To me this raises further concerns: what are Uber's rating criteria for passengers, what happens to the data , how can I see the data on me, what's the dispute process if I disagree? Uber's Kasselman answered by writing "Rider ratings are available easily by visiting t.uber.com/support or just by asking your driver." Sounds fair enough, but on their support site I was asked to submit an email request for my passenger rating and wait for a response. (I did receive it Monday afternoon.) And, again, I may not be alone feeling more than a little uncomfortable asking my driver for my rating. Uber's blog says it is "exploring ways to show the rider's rating in the next generation of the app".

In addition to the security of corporate data, there is the issue of whether individual drivers have access to personal passenger information and how Uber protects riders from unauthorized breaches. When asked about this in an email, Kasselman, responded: "Uber driver partners do not have access to any personal information through the platform, including credit card data. We use state-of-the-art anonymization technology, meaning the driver doesn't keep a record of the rider's phone number. Drivers and riders are able to connect either by calling or texting, with the anonymization described above, in place." From a logical standpoint, this makes sense, but from a brand standpoint they have yet to tell me that protecting my safety and privacy is crucial.

And then there's change. Consumers both love and fear disruptive companies like Uber. People know that innovative companies create constructive chaos that usually benefits consumers. But disruptive companies can also be seen as dangerous.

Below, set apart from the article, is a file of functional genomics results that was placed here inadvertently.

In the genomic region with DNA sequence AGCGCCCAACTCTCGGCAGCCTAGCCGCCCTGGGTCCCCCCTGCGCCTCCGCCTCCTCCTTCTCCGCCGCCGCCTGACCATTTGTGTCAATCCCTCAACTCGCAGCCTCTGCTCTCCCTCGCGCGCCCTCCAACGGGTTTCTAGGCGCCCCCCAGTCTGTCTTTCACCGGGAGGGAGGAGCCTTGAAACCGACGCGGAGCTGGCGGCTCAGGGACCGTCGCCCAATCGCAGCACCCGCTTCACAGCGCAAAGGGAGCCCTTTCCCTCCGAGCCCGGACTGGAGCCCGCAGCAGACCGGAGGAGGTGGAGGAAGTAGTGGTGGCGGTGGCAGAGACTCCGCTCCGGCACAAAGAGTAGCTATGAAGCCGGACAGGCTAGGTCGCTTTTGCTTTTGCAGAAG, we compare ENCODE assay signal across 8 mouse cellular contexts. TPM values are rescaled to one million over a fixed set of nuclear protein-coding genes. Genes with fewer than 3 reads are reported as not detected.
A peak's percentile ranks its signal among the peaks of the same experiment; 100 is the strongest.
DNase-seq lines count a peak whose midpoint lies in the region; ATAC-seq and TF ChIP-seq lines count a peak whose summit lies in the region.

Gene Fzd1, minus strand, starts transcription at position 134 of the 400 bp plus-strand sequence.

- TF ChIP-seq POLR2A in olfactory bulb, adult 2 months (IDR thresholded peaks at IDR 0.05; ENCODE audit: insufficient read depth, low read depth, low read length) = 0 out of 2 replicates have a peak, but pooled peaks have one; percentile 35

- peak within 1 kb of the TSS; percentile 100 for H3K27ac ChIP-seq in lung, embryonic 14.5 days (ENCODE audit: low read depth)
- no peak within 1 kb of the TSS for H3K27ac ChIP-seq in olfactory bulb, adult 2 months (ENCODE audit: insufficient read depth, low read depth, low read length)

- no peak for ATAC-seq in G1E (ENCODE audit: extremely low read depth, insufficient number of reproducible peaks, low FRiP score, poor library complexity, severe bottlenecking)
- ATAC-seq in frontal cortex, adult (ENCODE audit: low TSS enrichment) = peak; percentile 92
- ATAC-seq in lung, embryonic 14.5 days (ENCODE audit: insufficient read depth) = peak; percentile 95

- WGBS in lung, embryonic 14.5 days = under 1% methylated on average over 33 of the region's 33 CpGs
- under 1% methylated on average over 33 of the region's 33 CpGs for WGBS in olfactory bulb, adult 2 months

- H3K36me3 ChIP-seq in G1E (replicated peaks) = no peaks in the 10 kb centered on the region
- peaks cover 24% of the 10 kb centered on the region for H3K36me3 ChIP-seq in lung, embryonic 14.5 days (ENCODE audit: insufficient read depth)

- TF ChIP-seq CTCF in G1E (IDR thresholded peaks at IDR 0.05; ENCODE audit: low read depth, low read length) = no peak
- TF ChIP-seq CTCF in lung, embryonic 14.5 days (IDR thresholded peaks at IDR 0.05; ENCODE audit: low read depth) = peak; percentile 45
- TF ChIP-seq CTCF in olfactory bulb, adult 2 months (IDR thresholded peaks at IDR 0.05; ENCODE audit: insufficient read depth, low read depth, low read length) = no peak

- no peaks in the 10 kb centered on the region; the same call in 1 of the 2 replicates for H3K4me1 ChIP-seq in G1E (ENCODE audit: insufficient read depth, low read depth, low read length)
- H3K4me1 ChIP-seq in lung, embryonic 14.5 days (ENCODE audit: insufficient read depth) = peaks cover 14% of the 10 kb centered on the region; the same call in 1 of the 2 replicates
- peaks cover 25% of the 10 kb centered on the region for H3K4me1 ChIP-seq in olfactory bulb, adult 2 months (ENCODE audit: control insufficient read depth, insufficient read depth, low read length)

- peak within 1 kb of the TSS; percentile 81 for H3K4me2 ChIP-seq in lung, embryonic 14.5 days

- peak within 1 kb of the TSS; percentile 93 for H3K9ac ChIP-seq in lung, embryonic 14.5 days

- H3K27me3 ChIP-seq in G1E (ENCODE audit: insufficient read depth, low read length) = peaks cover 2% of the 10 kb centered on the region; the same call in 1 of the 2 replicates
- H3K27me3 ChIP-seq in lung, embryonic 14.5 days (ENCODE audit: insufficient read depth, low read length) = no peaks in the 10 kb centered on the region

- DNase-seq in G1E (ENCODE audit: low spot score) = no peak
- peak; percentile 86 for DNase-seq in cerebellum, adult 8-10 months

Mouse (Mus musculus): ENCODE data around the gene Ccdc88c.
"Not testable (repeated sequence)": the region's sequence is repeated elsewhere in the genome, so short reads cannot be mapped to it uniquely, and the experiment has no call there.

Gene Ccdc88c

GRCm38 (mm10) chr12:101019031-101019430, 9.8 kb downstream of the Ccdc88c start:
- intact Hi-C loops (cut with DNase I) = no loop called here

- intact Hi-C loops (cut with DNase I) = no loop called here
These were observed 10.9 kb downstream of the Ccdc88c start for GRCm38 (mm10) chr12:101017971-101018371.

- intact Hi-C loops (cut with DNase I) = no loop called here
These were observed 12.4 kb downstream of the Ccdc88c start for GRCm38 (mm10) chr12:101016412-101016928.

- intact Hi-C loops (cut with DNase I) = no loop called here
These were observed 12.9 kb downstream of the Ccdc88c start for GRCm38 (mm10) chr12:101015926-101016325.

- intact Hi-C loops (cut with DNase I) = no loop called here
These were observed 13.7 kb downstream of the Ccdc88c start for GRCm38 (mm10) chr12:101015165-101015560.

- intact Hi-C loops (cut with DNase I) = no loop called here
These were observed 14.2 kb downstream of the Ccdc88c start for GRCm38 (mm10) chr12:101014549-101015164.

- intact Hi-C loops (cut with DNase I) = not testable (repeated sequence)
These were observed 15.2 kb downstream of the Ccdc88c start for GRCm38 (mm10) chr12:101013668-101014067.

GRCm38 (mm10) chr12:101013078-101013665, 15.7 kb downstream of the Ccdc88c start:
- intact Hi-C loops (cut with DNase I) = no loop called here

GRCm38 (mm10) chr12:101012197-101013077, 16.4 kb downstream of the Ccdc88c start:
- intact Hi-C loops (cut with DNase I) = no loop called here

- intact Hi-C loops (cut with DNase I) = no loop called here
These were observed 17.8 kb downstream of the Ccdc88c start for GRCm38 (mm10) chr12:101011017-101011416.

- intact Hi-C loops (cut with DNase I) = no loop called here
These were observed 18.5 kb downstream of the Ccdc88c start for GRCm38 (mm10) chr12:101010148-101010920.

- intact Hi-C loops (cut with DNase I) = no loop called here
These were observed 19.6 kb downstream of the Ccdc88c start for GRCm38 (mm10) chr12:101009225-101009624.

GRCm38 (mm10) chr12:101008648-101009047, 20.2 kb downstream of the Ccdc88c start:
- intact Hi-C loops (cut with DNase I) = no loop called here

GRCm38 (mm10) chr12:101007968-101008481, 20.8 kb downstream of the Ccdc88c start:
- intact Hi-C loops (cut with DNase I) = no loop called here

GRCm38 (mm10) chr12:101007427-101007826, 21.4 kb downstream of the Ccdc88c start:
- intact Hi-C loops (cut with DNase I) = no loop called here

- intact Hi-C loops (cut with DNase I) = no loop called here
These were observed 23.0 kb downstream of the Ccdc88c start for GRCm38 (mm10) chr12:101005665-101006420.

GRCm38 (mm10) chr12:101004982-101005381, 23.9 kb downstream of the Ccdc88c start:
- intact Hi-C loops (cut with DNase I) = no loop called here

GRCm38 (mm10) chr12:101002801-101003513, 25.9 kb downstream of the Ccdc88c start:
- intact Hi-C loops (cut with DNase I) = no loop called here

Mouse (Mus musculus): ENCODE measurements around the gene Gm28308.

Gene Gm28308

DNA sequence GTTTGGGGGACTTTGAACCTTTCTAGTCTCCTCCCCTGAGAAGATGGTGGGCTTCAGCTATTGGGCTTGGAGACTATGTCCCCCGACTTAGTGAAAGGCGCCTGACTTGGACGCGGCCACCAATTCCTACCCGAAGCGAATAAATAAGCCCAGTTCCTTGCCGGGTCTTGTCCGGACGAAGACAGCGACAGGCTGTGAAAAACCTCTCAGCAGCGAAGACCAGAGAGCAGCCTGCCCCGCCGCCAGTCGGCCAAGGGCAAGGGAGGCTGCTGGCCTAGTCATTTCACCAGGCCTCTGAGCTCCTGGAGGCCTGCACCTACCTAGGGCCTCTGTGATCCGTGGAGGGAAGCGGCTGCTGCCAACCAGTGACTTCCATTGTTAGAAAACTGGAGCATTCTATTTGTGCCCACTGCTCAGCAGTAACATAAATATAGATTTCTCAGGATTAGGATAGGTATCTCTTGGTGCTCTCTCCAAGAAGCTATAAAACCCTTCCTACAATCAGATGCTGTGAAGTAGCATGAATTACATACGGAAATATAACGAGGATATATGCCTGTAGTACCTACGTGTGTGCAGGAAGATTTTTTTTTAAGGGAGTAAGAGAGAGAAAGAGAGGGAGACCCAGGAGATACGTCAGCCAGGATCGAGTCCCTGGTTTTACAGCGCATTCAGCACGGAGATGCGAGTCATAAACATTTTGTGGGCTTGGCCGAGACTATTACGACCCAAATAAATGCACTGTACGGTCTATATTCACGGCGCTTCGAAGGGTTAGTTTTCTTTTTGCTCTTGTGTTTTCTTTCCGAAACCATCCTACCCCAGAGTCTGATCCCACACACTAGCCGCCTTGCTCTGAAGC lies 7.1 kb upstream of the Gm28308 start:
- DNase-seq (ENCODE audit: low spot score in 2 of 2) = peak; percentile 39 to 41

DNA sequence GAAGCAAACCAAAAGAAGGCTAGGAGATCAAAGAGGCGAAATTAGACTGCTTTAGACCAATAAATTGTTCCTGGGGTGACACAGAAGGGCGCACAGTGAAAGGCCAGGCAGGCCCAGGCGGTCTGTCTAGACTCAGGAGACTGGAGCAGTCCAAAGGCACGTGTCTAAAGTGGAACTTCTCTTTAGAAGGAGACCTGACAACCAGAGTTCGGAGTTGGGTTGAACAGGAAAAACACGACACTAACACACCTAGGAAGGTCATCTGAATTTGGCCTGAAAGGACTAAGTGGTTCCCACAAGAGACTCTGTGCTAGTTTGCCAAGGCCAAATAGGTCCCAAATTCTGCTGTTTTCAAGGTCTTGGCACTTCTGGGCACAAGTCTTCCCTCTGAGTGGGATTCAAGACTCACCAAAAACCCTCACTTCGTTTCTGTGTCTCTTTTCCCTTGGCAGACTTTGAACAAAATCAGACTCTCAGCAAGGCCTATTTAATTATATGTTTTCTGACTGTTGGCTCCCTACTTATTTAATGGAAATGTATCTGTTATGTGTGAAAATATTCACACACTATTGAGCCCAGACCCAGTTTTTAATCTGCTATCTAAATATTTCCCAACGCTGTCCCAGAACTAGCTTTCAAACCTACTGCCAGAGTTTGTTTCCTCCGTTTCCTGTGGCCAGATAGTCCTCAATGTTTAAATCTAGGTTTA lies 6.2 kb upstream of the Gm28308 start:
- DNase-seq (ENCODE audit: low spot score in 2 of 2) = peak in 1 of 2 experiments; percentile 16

For Uber to get the value of its disruption, in the form of consumer goodwill, people will need to know why Uber-instigated changes in the taxi industry are good, not bad.

Despite the surge in rider sign-ups during the European taxi driver protests last week, Uber's challenge will be answering the same questions raised here, as more and more new people come online to use its platform. But the taxi driver action also creates the perfect context for Uber to explain why shaking up the regulatory environment -- and the ensuing mess -- is a good thing for both consumer and regulator.

If I were advising Uber on how to best achieve revenues that would justify its $18 billion valuation, I'd focus on two things.

First, get very sharp about what you stand for and start building bridges with consumers that go beyond the functional role of delivering things from point A to B. Rise above the kitten delivery stunts and bull-in-a-china-shop attitude to establish the value of your company in consumers' lives. That suggests being more transparent, protective, inclusive and explanatory about your business and the impact of your actions on their safety, privacy and overall riding experience.

Second, turn the negative fallout from disruption -- from forcing Uber's model on municipalities and shaking up the status quo -- into a positive global movement. Explain to the entire ecosystem of drivers, riders, regulators, regulated, investors and employees the value and benefit of the turmoil Uber brings when it rolls out in new markets.

Investors have spoken, and they're all in for Uber. But the jury may still be out with consumers. I happen to love Uber. But if Uber doesn't seize this moment to build a valuable, trusted position in my life, and move beyond the emerging dangers, I will become a consumer who is confused about what it stands for.

This requires Uber to develop a true brand to manage its disruption and take control of the conversation with consumers. It must bring context to the chaos it creates and be known as a positive force for change that always acts on behalf of its consumers, not its business model. Otherwise, down the road, a competitor might more easily turn my head: one that delivers exactly what they promise me.